You can almost start to believe Michelangelo did forge the Laocoön, if it weren't for one depressing fact. In the Pergamon Museum in Berlin is the immense High Altar from the Greek city of Pergamon in Asia Minor. On its frieze is a passionate suffering figure with a wild face - obviously the model for the face of Laocoön. This kind of expressive, pathetic emotionalism became typical of later Greek art, in the Hellenistic style. Before the Pergamon altar was taken to Berlin by German archaeologists it was in Turkey. Michelangelo never went there. He cannot have forged the 400ft-long Pergamon frieze, or based the Laocoön on it. Amazingly enough, the Renaissance really did rediscover the masterpiece described by Pliny.

And there's another reason why the Laocoön can't be by Michelangelo. It's not good enough.
Well, that might be convincing to these timeline purists (...but "not good enough"? Really?? ), I'm a little more skeptical. Especially when we find more about the timeline of this Pergamon altar recovery:

In 1878, the German engineer Carl Humann started official excavations on the acropolis of Pergamon, an effort that lasted until 1886.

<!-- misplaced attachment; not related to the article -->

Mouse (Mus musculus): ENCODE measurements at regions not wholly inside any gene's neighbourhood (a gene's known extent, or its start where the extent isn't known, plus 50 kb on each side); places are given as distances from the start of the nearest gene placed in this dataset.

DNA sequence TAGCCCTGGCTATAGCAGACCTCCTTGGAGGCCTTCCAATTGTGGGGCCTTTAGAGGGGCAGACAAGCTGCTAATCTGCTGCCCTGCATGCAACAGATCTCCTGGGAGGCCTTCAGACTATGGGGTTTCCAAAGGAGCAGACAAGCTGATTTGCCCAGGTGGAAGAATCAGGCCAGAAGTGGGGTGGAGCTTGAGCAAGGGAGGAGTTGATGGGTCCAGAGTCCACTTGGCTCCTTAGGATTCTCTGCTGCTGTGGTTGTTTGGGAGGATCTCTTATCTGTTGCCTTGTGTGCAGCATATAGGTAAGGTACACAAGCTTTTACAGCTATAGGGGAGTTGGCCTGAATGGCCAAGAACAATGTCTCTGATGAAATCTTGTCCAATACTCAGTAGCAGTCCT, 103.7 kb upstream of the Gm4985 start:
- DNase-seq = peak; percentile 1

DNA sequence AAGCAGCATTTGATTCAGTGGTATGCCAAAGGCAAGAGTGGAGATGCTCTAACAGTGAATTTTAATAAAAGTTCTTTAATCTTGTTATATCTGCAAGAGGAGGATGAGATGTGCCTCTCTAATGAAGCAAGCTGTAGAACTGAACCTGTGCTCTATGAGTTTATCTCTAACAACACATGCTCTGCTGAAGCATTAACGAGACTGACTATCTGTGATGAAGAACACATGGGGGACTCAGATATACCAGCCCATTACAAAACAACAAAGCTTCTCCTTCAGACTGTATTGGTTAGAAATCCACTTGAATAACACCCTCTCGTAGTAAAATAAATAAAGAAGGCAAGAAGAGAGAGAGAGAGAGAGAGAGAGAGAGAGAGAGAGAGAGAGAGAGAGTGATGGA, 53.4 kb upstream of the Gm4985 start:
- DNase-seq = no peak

In Berlin, Italian restorers reassembled the panels comprising the frieze from the thousands of fragments that had been recovered. In order to display the result and create a context for it, a new museum was erected in 1901 on Berlin's Museum Island. Because this first Pergamon Museum proved to be both inadequate and structurally unsound, it was demolished in 1909 and replaced with a much larger museum, which opened in 1930. This new museum is still open to the public on the island.
I included that last part about the museum just because it's humorous. Anyway, here's part of the frieze in question, which was supposedly made 20 years prior to the Laocoön Group:



There's a lot more sections to it, but I thought these seemed closest to the Laocoön Group's giant's face (which I'll post again here for comparison):


Anyway, the frieze looks kinda awful to me, I guess what can you do, but sections of it seem very arbitrarily slapped together. And naturally, I don't think the similarity between these faces tells us anything at all about when both were constructed... but I would bet it's far closer to Michelangelo's time than 1500ish years prior.

Oh and before I leave this for now, here's an interesting little blurb from the bottom of the Pergamon Altar wiki:
In August 2020, while the Pergamon Museum was still closed because of the COVID-19 pandemic pandemic, Attila Hildmann described the altar as being the "centre of global satanists and Corona criminals". In October of the same year it was discovered several pieces in the museum were damaged while it was closed.
Eventually we'll learn that TPTB don't worship the same "gods" the rest of us do... hopefully not the hard way!